you are not smarter than solange: a blog about mental health, manageability, and consumption

in our attics we all have boxes, a whole bunch of them. they sit up there undisturbed for as long as we can stand it. the boxes contain enormous trauma, unending grief, unimaginable happiness, incredible joy. they all sit there, side by side, gathering dust. you didn’t label the boxes, you didn’t have time, but you vaguely know which is which you reckon.

you’ll get fed up one day and get all the boxes down, determined to sort them out. you’ll open the first one and relive the happiness, that takes all morning. the second is a box full of pain and takes an afternoon to close again. there’s still an infinite boxes to go through, but you can’t. it’s not manageable.

you’ll forget about those boxes (but not really) and get on with stuff, you’ll go out and find lovers and friends and fill new boxes with them. good boxes, you decide. you’ll fill countless boxes with booze and half remembered memories and you’ll keep piling them up, opening the attic to chuck another one in. the potential boxes are infinite, you’ve got a whole pile flat packed downstairs and you keep filling them up, every day, your life becomes dedicated to filling enough boxes that you can pile them all up and not have to think about the rotten old ones at the very back of the attic. you consume more, fill up more.

you don’t dare glance at the piles you already have. you just want to forget them. you’ll keep those boxes secret, even from yourself.

we all have inputs and outputs and they should, ideally, match. that’s why watching sad films when you’ve been dumped feels so good, or why listening to mr blue sky on a sunny day feels so right. our brain is clever like that, it knows exactly what you need (most of the time).

so why do we keep trying to outsmart our brains. why do we pretend that we can manage to unpack every single box within a day, even though we know we can’t. why do we turn down offers from friends to help, even though we could really do with a hand. and why do we keep thinking that we can consume our way to happiness, if we could just scroll or swipe away the sadness. solange has told us that doesn’t work, do you think you’re smarter than solange?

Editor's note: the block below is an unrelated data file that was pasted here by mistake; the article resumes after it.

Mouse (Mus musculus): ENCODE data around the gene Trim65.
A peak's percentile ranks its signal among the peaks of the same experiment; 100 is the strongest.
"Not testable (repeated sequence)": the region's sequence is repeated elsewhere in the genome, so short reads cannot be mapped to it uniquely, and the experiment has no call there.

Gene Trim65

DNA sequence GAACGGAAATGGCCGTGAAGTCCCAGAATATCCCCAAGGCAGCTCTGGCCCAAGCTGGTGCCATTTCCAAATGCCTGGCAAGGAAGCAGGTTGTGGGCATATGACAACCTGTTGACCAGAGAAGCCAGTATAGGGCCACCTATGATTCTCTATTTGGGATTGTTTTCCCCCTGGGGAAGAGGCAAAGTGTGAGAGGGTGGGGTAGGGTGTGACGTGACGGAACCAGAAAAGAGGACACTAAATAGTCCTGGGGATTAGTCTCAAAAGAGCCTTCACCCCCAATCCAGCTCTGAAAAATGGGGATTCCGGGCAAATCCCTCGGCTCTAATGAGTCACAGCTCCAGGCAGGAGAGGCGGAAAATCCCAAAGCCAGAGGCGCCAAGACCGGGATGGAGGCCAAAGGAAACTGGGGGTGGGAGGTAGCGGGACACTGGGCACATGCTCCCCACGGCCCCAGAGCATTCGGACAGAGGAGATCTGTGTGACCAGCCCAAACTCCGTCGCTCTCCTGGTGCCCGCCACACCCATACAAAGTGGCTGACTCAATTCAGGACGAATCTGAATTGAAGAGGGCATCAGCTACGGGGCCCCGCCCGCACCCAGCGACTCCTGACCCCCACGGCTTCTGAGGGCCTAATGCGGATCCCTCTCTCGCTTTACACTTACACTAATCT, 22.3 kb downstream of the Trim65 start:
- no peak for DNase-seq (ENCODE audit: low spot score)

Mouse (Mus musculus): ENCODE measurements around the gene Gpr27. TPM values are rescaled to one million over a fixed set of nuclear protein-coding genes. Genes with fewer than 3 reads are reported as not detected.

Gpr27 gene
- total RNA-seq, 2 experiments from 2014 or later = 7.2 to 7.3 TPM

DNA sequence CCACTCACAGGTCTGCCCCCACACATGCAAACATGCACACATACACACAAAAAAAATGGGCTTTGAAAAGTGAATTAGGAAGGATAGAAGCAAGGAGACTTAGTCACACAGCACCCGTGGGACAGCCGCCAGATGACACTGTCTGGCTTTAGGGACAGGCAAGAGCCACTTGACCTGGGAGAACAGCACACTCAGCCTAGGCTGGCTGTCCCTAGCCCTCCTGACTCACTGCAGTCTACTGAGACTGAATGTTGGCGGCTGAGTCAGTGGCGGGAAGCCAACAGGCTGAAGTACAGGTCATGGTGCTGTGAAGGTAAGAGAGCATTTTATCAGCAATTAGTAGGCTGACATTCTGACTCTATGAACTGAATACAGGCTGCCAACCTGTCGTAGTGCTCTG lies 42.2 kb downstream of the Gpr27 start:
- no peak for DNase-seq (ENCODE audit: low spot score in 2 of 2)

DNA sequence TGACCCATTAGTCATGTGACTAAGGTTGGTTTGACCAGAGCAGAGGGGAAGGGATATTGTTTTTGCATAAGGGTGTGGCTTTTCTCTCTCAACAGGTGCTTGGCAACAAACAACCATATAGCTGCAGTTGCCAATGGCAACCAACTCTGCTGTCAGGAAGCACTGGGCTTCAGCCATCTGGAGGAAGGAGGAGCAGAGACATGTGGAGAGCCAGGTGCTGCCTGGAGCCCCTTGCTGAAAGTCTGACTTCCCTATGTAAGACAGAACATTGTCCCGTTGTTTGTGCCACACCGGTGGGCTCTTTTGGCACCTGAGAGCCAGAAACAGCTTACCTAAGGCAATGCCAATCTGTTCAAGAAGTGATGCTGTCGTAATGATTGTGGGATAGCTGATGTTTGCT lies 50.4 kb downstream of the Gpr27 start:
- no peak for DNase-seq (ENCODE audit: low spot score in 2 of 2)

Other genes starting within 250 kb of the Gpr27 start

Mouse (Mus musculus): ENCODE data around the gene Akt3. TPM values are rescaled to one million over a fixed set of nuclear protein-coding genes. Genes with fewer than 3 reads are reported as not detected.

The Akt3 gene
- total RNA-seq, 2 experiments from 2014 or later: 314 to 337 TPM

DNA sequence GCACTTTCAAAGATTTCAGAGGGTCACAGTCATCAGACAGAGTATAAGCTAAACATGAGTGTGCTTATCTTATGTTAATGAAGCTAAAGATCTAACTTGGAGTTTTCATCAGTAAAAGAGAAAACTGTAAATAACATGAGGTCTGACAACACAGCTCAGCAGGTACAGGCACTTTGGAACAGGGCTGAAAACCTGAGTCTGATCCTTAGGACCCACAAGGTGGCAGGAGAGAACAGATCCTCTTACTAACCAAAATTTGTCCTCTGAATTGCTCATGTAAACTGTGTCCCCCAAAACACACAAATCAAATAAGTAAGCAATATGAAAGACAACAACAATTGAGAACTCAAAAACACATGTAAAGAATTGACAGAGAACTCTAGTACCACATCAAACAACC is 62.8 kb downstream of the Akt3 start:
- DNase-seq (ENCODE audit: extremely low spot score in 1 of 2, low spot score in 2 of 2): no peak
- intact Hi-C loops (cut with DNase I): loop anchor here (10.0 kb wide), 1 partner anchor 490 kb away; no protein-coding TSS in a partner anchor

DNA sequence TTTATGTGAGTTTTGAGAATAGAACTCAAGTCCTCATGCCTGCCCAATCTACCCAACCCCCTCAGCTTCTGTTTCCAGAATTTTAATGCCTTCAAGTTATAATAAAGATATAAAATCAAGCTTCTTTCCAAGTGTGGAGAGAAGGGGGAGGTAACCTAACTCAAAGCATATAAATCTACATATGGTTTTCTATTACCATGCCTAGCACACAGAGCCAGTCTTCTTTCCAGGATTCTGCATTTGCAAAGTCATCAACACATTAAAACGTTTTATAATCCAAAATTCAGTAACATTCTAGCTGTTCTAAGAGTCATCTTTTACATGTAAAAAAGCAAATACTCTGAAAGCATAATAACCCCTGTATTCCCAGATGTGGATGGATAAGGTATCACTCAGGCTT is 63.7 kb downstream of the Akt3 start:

over time you learn to open the boxes when needed, not before. sometimes you’ll remember about a box that contains exactly what you need, your brain is good like that. sometimes you’ll grab a torch and force yourself to poke your nose in a really scary one. sometimes you’ll have the contents of the really, really scary one thrown at you unexpectedly but it’s ok, you can manage it, you’ve made room. you’ll learn to manage all the boxes eventually, only ever taking down as many as you can handle, and feeling ok about putting them back, when it’s too much. you’ll stop filing the sadness hole with fake happiness and start filling it with genuine love and smiles and acceptance.

i’m not smarter than solange, and i don’t want my inputs and my outputs to misalign anymore, i don’t want to pretend to live a perfect instagram life when i don’t, and i don’t want to pretend i can open all the boxes when sometimes just one is enough. i want to own my sadness and my trauma in a way that works for me, not for it. i don’t want to be scared of the boxes at the back, but i still am and that’s ok actually. as much as i can manage is the exact right amount. we’ll get there, a box at a time.

it’s a journey, this analogy, but i hope it makes sense, and i hope you stop thinking you’re smarter than solange too.

British lass in Canada, writing about politics, pop culture, feminism, class, being a millennial, telly, and myself. Tweet me @blerhgh

Get the Medium app

A button that says 'Download on the App Store', and if clicked it will lead you to the iOS App store
A button that says 'Get it on, Google Play', and if clicked it will lead you to the Google Play store